Thomas à Kempis

Thomas à Kempis (1379–1471) was a German monk who emphasized withdrawal from the attractions of the world. Born in the Rhineland town of Kempen, he attended a school at nearby Deventer in Holland that had been started by Gerard Groote, founder of the Brothers of the Common Life. These were men devoted to prayer, simplicity, and union with God. When Thomas was nineteen, he entered the monastery of Mount St. Agnes, which the brothers had recently started near Zwolle in Holland. He spent the rest of his long life behind the walls of that monastery. Thomas devoted himself to prayer, study, copying manuscripts, teaching novices, offering Mass, and hearing the confessions of people who came to the monastery church. He wrote a number of sermons, letters, hymns, and information about the lives of the saints. Thomas is most famous for Of the Imitation of... Read More

Thomas à Kempis (1379–1471) was a German monk who emphasized withdrawal from the attractions of the world. Born in the Rhineland town of Kempen, he attended a school at nearby Deventer in Holland that had been started by Gerard Groote, founder of the Brothers of the Common Life. These were men devoted to prayer, simplicity, and union with God. When Thomas was nineteen, he entered the monastery of Mount St. Agnes, which the brothers had recently started near Zwolle in Holland. He spent the rest of his long life behind the walls of that monastery. Thomas devoted himself to prayer, study, copying manuscripts, teaching novices, offering Mass, and hearing the confessions of people who came to the monastery church. He wrote a number of sermons, letters, hymns, and information about the lives of the saints. Thomas is most famous for Of the Imitation of Christ, a little instruction book on how to love God.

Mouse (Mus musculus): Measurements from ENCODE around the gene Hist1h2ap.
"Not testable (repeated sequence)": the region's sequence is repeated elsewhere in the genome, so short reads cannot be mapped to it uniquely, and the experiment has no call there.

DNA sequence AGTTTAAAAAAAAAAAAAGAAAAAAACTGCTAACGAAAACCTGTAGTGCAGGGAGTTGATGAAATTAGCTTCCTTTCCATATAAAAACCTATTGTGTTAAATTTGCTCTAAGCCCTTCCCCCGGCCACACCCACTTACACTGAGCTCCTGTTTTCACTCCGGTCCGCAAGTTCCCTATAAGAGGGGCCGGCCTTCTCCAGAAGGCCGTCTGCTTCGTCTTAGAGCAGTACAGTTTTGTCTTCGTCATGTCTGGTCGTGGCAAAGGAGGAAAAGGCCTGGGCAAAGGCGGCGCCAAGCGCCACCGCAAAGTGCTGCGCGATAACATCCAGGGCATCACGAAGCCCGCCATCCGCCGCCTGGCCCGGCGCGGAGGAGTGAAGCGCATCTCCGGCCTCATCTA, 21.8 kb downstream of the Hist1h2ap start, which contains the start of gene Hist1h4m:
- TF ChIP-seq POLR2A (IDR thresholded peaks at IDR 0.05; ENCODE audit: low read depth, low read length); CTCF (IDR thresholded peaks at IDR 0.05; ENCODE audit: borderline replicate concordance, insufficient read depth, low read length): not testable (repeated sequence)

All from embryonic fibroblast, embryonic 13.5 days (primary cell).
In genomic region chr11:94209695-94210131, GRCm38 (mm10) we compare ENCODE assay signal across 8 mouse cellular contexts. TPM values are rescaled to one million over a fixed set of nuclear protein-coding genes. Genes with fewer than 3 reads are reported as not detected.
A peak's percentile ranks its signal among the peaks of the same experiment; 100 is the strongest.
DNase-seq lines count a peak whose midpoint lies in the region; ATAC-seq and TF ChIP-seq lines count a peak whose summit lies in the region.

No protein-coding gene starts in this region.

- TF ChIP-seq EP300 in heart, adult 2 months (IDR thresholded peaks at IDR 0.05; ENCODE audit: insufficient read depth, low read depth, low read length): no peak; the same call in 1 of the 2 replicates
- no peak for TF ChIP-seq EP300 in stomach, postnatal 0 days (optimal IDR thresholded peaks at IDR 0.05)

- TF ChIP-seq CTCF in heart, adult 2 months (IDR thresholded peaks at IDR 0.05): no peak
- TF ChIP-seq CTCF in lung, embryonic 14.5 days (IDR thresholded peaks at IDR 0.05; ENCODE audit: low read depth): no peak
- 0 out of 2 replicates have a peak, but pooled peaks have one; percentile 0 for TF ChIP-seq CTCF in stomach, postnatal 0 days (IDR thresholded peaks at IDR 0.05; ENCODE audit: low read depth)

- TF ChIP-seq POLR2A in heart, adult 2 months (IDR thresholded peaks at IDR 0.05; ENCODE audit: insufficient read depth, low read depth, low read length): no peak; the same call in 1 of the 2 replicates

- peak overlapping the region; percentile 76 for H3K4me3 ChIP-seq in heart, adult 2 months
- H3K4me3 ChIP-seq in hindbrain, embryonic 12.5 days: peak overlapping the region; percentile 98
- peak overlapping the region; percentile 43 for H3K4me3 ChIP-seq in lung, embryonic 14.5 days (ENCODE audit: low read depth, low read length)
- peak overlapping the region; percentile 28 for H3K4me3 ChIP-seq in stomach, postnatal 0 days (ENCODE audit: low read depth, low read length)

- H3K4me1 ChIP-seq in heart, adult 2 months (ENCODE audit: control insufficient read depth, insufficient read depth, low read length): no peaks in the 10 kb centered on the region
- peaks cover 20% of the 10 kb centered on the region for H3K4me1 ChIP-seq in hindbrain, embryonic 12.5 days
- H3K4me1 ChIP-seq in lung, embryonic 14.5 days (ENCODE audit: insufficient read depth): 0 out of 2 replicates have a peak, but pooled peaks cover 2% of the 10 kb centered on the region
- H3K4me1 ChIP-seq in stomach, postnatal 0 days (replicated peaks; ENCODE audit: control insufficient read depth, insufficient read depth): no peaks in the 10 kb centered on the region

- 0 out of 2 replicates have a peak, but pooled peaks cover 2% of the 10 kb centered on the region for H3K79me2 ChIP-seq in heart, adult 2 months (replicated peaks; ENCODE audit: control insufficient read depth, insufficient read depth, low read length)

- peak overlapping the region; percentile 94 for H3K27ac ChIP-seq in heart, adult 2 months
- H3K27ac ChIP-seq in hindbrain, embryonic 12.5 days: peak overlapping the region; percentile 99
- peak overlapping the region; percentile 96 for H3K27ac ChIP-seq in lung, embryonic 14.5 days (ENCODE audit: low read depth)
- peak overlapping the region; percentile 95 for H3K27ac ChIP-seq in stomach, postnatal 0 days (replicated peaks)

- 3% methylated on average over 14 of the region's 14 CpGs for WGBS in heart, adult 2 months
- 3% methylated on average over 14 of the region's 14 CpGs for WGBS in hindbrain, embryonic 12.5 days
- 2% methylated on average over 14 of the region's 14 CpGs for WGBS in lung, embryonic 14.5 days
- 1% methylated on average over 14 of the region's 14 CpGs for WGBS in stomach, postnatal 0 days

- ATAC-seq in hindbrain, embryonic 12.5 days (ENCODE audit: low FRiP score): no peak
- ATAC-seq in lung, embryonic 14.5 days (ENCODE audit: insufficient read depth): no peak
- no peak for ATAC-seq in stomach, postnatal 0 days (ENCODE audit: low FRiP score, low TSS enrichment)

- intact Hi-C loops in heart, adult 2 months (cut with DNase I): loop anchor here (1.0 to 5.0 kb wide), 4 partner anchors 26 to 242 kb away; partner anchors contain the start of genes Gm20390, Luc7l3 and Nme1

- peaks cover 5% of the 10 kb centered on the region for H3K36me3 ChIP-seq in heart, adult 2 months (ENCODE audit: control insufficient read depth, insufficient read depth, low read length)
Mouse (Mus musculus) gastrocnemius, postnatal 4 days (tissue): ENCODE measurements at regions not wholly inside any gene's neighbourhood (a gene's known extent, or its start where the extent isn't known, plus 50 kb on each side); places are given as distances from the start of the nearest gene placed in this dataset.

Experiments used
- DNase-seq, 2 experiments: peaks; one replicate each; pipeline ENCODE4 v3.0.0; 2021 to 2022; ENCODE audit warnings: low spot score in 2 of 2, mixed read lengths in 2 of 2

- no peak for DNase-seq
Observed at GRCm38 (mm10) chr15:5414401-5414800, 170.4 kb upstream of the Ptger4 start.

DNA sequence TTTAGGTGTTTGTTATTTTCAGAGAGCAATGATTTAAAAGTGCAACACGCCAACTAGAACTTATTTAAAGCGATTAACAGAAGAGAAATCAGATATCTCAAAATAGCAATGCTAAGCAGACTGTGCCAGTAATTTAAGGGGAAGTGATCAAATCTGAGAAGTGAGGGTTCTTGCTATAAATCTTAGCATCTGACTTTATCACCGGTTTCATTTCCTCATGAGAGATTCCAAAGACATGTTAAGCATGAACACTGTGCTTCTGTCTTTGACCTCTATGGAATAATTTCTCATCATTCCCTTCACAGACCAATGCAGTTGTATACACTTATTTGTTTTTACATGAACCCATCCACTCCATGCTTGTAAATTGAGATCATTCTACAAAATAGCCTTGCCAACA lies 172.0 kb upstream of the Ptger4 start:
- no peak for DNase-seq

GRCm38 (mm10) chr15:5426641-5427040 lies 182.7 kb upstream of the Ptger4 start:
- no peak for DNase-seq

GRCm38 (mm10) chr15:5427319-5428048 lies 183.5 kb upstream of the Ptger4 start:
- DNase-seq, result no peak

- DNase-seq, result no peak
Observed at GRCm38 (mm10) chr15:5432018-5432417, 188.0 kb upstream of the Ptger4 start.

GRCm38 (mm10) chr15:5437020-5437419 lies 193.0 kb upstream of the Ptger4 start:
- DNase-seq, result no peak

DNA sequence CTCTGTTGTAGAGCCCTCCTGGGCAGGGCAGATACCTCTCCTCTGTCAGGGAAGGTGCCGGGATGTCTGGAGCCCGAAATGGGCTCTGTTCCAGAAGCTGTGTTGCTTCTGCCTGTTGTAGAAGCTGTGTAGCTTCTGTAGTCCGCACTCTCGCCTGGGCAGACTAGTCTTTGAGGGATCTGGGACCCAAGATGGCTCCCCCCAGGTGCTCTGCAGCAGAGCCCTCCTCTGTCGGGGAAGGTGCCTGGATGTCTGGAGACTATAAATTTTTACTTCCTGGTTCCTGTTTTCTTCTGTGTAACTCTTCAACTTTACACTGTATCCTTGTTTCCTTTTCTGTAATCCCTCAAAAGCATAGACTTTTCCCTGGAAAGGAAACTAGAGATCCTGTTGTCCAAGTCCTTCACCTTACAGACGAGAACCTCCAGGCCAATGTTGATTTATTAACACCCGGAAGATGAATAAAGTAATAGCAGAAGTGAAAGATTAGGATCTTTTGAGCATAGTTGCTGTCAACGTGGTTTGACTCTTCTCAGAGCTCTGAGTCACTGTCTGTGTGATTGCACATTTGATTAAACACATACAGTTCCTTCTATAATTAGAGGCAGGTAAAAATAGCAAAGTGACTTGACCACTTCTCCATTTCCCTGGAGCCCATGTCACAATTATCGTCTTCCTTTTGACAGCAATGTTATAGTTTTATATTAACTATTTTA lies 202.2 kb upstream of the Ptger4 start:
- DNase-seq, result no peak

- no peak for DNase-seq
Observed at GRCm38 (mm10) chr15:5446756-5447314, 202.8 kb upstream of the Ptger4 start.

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Books by Thomas à Kempis

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